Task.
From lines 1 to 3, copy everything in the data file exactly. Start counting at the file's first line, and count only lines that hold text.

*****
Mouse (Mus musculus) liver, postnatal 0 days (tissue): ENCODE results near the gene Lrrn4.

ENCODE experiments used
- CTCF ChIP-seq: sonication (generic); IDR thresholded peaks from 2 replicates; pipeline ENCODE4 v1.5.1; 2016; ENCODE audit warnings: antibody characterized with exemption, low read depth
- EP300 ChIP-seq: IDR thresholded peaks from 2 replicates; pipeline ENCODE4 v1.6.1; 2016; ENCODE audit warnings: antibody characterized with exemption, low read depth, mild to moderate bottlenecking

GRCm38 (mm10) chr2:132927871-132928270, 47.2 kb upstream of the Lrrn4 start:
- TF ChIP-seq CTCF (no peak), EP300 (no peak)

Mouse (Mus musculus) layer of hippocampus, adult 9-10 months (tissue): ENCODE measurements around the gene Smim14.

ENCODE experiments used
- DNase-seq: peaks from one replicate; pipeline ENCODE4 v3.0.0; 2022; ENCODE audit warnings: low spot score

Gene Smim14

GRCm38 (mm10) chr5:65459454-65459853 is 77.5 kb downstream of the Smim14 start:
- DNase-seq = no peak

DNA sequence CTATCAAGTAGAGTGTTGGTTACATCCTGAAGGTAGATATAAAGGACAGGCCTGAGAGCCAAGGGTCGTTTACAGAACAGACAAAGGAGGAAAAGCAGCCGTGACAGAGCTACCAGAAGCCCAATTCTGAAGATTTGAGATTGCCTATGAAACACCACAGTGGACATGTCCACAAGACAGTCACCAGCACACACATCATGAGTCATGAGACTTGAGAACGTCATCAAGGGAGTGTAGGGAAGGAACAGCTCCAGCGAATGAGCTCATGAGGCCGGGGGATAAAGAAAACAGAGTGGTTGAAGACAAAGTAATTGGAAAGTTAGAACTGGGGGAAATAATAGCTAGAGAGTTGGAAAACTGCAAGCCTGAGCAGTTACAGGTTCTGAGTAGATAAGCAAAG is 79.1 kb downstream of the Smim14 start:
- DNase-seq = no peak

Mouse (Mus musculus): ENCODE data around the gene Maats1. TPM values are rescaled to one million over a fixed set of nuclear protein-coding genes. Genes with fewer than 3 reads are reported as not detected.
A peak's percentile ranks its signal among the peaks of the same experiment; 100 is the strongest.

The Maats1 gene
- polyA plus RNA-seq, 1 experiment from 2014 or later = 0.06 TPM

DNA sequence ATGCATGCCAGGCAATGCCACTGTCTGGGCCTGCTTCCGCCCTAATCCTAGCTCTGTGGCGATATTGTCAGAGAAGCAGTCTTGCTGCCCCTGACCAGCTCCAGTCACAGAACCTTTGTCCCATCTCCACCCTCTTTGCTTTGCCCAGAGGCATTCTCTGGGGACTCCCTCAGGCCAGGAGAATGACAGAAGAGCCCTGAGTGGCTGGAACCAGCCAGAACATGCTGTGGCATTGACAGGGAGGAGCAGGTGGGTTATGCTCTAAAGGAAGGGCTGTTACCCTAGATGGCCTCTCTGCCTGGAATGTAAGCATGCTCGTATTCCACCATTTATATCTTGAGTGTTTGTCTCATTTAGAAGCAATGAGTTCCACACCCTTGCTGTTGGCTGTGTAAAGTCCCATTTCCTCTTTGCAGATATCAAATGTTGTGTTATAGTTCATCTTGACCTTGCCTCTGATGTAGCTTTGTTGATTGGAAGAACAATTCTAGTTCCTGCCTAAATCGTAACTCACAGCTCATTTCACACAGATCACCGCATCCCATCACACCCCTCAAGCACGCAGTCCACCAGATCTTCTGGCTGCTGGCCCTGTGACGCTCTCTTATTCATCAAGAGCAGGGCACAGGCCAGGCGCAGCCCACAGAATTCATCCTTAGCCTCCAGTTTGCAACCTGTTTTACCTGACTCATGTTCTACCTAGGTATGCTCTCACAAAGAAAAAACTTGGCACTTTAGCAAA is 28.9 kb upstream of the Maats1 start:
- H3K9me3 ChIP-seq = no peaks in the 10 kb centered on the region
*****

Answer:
Mouse (Mus musculus) liver, postnatal 0 days (tissue): ENCODE results near the gene Lrrn4.

ENCODE experiments used
- CTCF ChIP-seq: sonication (generic); IDR thresholded peaks from 2 replicates; pipeline ENCODE4 v1.5.1; 2016; ENCODE audit warnings: antibody characterized with exemption, low read depth